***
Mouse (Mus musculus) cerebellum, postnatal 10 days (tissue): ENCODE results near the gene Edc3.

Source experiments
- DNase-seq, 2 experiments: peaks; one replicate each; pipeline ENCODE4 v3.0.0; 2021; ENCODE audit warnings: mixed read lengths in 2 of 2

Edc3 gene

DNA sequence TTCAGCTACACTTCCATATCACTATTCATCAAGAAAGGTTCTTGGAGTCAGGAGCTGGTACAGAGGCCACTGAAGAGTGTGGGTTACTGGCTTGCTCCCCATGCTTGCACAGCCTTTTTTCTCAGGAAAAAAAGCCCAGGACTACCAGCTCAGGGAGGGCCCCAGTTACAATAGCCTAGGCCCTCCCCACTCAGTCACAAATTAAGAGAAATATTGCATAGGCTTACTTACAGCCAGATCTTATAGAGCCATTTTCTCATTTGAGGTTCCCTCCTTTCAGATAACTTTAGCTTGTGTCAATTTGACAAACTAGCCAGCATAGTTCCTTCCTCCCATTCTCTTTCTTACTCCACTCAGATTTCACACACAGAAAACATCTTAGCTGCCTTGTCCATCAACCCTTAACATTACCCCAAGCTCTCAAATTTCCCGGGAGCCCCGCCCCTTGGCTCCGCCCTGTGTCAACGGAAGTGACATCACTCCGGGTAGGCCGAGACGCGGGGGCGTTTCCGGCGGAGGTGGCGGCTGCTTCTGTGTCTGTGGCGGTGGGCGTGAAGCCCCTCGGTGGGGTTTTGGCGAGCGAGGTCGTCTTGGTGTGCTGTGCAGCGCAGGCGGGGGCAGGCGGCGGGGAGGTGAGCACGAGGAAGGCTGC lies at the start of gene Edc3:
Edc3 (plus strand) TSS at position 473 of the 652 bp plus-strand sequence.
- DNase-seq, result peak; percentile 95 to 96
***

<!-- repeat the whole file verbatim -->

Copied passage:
Mouse (Mus musculus) cerebellum, postnatal 10 days (tissue): ENCODE results near the gene Edc3.

Source experiments
- DNase-seq, 2 experiments: peaks; one replicate each; pipeline ENCODE4 v3.0.0; 2021; ENCODE audit warnings: mixed read lengths in 2 of 2

Edc3 gene

DNA sequence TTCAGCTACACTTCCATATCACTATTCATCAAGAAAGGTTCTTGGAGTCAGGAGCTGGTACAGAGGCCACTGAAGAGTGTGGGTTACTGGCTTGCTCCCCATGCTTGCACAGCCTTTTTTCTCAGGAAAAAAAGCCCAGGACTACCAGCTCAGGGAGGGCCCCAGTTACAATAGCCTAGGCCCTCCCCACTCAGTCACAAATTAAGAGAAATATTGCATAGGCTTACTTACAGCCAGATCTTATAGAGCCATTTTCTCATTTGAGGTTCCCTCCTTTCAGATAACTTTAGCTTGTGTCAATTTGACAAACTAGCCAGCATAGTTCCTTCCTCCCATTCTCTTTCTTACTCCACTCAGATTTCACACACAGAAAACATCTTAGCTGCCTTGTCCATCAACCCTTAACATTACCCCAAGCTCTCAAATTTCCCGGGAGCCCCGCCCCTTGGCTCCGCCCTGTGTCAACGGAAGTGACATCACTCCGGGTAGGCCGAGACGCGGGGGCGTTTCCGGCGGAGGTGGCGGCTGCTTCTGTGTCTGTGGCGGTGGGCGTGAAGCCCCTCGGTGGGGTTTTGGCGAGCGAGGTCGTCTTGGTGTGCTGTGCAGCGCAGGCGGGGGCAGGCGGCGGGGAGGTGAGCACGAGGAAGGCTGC lies at the start of gene Edc3:
Edc3 (plus strand) TSS at position 473 of the 652 bp plus-strand sequence.
- DNase-seq, result peak; percentile 95 to 96